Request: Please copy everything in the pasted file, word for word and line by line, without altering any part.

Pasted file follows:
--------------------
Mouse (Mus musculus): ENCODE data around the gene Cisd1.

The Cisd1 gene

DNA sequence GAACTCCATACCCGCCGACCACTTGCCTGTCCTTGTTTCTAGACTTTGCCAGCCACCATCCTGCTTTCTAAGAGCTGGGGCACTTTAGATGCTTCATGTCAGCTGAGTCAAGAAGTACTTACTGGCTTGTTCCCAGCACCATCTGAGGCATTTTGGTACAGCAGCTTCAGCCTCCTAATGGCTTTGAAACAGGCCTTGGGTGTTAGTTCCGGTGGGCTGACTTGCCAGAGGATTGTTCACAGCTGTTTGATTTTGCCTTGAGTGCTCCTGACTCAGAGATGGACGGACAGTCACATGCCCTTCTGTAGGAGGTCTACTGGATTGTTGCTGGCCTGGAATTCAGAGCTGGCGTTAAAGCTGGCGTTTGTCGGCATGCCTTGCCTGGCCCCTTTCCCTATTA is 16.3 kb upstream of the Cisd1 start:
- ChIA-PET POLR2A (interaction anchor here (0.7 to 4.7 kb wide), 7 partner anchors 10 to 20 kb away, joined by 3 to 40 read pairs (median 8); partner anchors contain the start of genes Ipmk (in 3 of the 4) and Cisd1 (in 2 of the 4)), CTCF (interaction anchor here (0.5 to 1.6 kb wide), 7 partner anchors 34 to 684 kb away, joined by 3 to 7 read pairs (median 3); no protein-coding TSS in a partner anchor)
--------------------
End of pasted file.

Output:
Mouse (Mus musculus): ENCODE data around the gene Cisd1.

The Cisd1 gene

DNA sequence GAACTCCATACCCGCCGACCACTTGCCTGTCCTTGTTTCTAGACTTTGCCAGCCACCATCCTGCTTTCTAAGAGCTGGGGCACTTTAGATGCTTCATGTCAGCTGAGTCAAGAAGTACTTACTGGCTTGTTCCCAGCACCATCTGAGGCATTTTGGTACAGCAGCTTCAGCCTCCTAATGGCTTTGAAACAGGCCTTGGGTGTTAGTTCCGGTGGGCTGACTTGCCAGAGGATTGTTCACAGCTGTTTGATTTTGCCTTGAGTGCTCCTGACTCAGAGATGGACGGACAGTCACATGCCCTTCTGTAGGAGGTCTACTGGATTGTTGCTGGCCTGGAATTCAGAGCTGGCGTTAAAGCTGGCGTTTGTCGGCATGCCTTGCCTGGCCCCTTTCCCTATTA is 16.3 kb upstream of the Cisd1 start:
- ChIA-PET POLR2A (interaction anchor here (0.7 to 4.7 kb wide), 7 partner anchors 10 to 20 kb away, joined by 3 to 40 read pairs (median 8); partner anchors contain the start of genes Ipmk (in 3 of the 4) and Cisd1 (in 2 of the 4)), CTCF (interaction anchor here (0.5 to 1.6 kb wide), 7 partner anchors 34 to 684 kb away, joined by 3 to 7 read pairs (median 3); no protein-coding TSS in a partner anchor)